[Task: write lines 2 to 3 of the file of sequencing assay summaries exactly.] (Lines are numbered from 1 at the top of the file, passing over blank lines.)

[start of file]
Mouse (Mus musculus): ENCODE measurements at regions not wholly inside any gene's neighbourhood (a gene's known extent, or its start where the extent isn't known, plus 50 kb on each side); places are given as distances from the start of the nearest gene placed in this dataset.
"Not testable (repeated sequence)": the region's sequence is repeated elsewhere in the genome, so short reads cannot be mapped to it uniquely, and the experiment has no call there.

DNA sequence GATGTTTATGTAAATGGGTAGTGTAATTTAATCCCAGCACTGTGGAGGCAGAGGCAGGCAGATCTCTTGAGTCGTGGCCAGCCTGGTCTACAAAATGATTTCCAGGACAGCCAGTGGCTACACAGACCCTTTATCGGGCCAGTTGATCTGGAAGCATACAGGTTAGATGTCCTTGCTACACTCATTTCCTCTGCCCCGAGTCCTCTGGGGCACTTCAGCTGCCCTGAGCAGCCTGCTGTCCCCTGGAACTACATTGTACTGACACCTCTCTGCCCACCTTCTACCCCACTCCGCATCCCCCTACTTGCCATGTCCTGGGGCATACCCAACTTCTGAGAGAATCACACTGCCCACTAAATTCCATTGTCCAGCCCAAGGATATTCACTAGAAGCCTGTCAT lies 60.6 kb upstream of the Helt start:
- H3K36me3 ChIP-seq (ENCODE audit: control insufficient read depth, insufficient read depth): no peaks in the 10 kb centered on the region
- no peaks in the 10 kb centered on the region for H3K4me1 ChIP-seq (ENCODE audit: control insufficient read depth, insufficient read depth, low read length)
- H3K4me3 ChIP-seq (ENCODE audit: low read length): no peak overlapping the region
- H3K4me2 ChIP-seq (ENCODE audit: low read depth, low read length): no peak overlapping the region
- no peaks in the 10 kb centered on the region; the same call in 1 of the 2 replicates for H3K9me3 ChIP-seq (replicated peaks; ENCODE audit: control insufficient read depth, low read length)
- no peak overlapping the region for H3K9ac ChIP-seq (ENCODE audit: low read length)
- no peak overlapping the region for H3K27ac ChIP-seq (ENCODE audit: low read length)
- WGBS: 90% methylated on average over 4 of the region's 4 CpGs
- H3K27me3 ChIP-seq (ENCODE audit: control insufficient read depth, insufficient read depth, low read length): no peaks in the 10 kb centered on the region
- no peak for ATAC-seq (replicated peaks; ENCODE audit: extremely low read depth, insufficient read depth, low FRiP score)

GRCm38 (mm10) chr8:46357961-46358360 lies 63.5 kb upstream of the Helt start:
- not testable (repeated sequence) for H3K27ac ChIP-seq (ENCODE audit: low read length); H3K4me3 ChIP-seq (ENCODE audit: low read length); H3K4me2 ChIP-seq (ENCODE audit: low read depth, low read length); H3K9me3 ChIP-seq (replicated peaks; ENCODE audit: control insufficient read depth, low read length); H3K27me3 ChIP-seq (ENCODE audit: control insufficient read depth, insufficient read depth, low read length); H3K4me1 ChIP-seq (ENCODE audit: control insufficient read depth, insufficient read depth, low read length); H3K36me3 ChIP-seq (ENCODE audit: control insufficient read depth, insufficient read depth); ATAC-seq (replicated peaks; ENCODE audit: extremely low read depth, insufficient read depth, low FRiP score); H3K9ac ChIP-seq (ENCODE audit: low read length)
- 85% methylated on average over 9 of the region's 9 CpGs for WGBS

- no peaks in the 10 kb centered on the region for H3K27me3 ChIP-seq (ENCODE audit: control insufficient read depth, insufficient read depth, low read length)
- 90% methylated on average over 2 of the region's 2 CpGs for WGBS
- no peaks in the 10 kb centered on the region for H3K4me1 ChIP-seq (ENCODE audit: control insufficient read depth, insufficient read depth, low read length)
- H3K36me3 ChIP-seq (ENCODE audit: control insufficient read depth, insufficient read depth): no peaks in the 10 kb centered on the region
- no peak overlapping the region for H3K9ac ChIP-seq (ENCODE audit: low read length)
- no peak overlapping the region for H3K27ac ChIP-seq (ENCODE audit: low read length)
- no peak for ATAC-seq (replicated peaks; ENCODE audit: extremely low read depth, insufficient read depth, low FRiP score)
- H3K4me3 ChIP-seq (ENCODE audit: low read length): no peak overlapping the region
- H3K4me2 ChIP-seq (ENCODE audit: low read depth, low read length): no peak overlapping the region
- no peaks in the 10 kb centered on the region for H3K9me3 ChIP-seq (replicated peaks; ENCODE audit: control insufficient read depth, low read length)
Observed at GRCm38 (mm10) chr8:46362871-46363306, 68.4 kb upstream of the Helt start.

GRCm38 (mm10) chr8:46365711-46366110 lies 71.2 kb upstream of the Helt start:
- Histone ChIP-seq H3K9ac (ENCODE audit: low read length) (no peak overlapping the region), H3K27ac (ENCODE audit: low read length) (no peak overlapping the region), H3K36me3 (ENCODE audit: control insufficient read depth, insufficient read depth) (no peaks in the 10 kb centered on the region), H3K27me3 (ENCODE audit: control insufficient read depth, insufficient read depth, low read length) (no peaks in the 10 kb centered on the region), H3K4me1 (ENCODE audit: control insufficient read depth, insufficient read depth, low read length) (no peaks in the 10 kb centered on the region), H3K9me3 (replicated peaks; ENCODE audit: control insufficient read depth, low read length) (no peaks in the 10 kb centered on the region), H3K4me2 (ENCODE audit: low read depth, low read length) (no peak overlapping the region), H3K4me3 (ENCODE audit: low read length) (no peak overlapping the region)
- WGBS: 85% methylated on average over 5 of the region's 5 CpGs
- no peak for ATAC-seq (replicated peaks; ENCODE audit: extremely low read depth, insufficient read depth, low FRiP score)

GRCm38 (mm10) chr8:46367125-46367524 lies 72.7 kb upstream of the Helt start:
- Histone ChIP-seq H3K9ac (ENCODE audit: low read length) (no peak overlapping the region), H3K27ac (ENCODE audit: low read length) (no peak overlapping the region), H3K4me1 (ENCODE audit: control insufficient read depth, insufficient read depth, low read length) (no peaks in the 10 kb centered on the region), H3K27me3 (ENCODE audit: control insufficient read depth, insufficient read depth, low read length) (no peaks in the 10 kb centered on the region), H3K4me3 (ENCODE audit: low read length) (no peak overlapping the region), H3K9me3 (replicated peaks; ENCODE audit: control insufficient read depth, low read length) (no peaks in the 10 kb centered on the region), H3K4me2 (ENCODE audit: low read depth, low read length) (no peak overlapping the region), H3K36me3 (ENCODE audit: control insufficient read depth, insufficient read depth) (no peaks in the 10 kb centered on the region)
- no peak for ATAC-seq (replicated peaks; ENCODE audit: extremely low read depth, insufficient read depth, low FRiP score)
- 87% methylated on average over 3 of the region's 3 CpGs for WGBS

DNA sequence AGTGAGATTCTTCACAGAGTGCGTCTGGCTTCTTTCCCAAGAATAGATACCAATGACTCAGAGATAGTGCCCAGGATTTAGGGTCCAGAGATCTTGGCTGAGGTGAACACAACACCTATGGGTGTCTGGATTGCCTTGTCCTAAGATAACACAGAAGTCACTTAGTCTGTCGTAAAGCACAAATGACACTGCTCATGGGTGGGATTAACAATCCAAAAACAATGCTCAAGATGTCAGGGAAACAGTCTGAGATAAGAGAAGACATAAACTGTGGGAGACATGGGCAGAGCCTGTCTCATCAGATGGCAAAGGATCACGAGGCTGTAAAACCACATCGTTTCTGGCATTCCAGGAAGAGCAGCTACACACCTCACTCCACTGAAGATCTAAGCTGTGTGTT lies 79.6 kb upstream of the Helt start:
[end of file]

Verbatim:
"Not testable (repeated sequence)": the region's sequence is repeated elsewhere in the genome, so short reads cannot be mapped to it uniquely, and the experiment has no call there.

DNA sequence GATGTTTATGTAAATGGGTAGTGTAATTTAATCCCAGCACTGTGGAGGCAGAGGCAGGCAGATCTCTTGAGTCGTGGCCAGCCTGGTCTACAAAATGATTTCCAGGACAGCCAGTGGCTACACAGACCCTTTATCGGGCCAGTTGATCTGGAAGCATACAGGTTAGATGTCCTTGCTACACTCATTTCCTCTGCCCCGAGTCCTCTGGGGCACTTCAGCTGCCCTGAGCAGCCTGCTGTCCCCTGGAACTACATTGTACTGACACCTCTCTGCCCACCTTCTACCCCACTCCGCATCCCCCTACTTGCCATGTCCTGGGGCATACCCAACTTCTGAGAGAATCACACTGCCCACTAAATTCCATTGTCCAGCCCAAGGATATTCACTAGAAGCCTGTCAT lies 60.6 kb upstream of the Helt start: